Although in some case the IP address will directly be the computer which serves the website, in other case it points to a server that hosts many website. For example, my website is hosted on Google App Engine. Like most large web service, it uses Virtual Hosting. In simple terms, it means that it is using the same infrastructure / VIP / computer / IP address to serve many websites, which makes a lot of sense if you are a large company with beefy computers and a limited set of IP addresses.
In order to disambiguate which website that beefy computer should serve, it simply leverages the Host MIME header. When the HTTP request hits the server (22.214.171.124), the browser inserts the Host MIME header. mitmproxy (use Fiddler if on Windows), allows to capture the HTTP request:
Host: www.grokit.ca User-Agent: Mozilla/5.0 (X11; Ubuntu; Linux x86_64; rv:42.0) Gecko/20100101 Firefox/42.0 Accept: text/html,application/xhtml+xml,application/xml;q=0.9,*/*;q=0.8 Accept-Language: en-US,en;q=0.5 Accept-Encoding: gzip, deflate Cookie: __utma=137660006.823405121.1434689563.1434694212.1440612362.3; __utmz=137660006.1234689563.1.1.utmcsr=(direct)|utmccn=(direct)|utmcmd=(none) Connection: keep-alive
So that machine sees
www.grokit.ca, and probably routes the traffic internally to whichever VM happens to currently be running my service. Just for fun, trigger a HTTP GET to ghs.googlehosted.com with and without the proper
Host header, and you will see the how without the header it will reply 404
We can use curl to issue a simple GET without the Host MIME header:
$curl ghs.googlehosted.com <!DOCTYPE html> <html lang=en> <meta charset=utf-8> <meta name=viewport content="initial-scale=1, minimum-scale=1, width=device-width"> <title>Error 404 (Not Found)!!1</title> [...]
... and with the Host MIME header:
$ curl -H 'Host: www.grokit.ca' ghs.googlehosted.com <!DOCTYPE html> <html lang="en"> <head> <link rel="stylesheet" href="./default.css" type="text/css"> <title>List of All Content</title> [...]
Success, it returns my website!
dig allows you get get information about DNS servers:
$ dig [...] ADDITIONAL SECTION: a.root-servers.net. 493617 IN A 126.96.36.199 a.root-servers.net. 493633 IN AAAA 2001:503:ba3e::2:30 b.root-servers.net. 493804 IN A 188.8.131.52 b.root-servers.net. 544839 IN AAAA 2001:500:84::b [...]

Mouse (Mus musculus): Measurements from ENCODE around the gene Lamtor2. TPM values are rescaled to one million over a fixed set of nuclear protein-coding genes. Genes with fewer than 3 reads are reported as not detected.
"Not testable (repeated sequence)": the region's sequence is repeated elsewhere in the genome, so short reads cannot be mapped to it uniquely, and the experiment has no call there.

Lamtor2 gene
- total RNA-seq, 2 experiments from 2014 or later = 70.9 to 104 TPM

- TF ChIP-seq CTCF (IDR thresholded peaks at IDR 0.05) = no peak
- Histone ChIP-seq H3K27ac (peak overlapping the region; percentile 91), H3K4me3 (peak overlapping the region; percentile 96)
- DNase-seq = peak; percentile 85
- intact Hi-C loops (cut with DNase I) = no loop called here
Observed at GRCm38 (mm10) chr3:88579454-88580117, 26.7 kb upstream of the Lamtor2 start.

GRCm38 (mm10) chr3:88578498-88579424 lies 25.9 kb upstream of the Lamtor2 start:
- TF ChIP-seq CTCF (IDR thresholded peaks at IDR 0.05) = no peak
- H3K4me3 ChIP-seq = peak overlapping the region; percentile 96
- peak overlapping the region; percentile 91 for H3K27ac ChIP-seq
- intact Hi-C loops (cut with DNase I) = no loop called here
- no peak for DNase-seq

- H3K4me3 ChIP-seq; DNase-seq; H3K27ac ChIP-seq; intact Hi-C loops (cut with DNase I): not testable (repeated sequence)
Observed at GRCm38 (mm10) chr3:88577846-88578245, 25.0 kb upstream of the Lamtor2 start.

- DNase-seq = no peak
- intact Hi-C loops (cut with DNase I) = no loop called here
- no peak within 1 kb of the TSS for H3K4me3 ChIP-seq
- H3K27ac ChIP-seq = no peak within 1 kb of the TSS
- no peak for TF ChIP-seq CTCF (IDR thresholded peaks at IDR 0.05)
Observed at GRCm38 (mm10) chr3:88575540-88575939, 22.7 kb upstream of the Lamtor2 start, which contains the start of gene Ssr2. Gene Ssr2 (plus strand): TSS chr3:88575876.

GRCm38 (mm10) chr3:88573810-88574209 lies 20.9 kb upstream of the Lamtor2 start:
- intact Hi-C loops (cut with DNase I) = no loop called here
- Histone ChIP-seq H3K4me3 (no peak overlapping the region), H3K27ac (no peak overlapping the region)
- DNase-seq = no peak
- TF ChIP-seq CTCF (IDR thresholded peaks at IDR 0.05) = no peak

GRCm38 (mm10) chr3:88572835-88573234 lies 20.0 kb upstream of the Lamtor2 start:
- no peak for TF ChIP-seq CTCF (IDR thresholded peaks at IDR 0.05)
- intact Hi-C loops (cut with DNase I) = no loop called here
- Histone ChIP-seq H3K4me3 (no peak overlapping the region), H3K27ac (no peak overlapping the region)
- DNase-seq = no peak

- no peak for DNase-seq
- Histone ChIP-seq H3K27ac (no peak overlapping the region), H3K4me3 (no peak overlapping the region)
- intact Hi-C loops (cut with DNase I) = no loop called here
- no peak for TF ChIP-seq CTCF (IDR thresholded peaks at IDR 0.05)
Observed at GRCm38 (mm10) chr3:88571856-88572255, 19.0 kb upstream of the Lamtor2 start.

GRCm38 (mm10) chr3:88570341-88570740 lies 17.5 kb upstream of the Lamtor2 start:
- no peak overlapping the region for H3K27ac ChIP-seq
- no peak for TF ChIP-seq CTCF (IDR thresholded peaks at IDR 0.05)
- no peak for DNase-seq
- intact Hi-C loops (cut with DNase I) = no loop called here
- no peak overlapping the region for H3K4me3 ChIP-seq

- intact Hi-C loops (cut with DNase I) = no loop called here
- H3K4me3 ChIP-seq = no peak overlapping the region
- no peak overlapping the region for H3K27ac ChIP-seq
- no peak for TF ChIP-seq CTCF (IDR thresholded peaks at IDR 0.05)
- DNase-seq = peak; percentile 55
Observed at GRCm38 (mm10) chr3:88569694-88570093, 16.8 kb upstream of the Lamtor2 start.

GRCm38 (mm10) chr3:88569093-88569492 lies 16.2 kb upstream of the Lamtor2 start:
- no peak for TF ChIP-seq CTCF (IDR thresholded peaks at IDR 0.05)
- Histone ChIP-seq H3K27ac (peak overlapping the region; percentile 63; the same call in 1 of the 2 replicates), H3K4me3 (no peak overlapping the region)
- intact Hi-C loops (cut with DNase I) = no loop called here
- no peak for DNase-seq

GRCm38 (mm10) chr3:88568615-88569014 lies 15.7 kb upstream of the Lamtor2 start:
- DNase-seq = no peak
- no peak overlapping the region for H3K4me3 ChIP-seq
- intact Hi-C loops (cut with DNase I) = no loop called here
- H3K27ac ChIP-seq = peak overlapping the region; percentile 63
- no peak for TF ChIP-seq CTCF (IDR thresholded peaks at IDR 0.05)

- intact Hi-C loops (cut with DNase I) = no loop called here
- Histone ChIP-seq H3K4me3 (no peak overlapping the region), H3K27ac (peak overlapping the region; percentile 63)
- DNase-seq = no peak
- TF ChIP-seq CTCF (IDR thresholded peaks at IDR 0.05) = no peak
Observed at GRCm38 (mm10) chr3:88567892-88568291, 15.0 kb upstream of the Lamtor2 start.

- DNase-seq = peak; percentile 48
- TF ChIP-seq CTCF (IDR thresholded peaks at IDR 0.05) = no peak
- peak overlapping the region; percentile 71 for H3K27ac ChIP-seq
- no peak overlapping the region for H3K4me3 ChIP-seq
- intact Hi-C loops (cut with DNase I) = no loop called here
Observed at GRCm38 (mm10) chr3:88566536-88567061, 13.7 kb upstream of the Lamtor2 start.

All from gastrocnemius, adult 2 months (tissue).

It also allows to resolve URL -> IP:
$ dig www.grokit.ca ; <<>> DiG 9.9.6 <<>> www.grokit.ca ;; global options: +cmd ;; Got answer: ;; ->>HEADER<<- opcode: QUERY, status: NOERROR, id: 34283 ;; flags: qr rd ra; QUERY: 1, ANSWER: 2, AUTHORITY: 0, ADDITIONAL: 1 ;; OPT PSEUDOSECTION: ; EDNS: version: 0, flags:; udp: 4000 ;; QUESTION SECTION: ;www.grokit.ca. IN A ;; ANSWER SECTION: www.grokit.ca. 865 IN CNAME ghs.googlehosted.com. ghs.googlehosted.com. 214 IN A 184.108.40.206 ;; Query time: 55 msec ;; SERVER: 10.221.228.12#53(10.221.228.12) ;; WHEN: Fri Dec 11 17:53:03 PST 2015 ;; MSG SIZE rcvd: 92
Can also use dig to do IP -> URL lookup:
$ dig -x 220.127.116.11 +short pc-in-f121.1e100.net.
nslookup also allows URL -> IP and IP -> URL translation. For URL -> IP:
$ nslookup -query=any -debug www.yahoo.com Server: 127.0.1.1 Address: 127.0.1.1#53 ------------ QUESTIONS: www.yahoo.com, type = ANY, class = IN ANSWERS: -> www.yahoo.com canonical name = fd-fp3.wg1.b.yahoo.com. ttl = 293 AUTHORITY RECORDS: ADDITIONAL RECORDS: ------------ Non-authoritative answer: www.yahoo.com canonical name = fd-fp3.wg1.b.yahoo.com.
A fun thing to do with nslookup is to point to a specific DNS server:
nslookup www.domainname.com dns_server.
IP -> URL:
$ nslookup 18.104.22.168 Server: 127.0.1.1 Address: 127.0.1.1#53 Non-authoritative answer: 22.214.171.124.in-addr.arpa name = www.archive.org.
If there are only 13 root servers, it must be trivial to DDoS the DNS service, right? Actually, no. Because: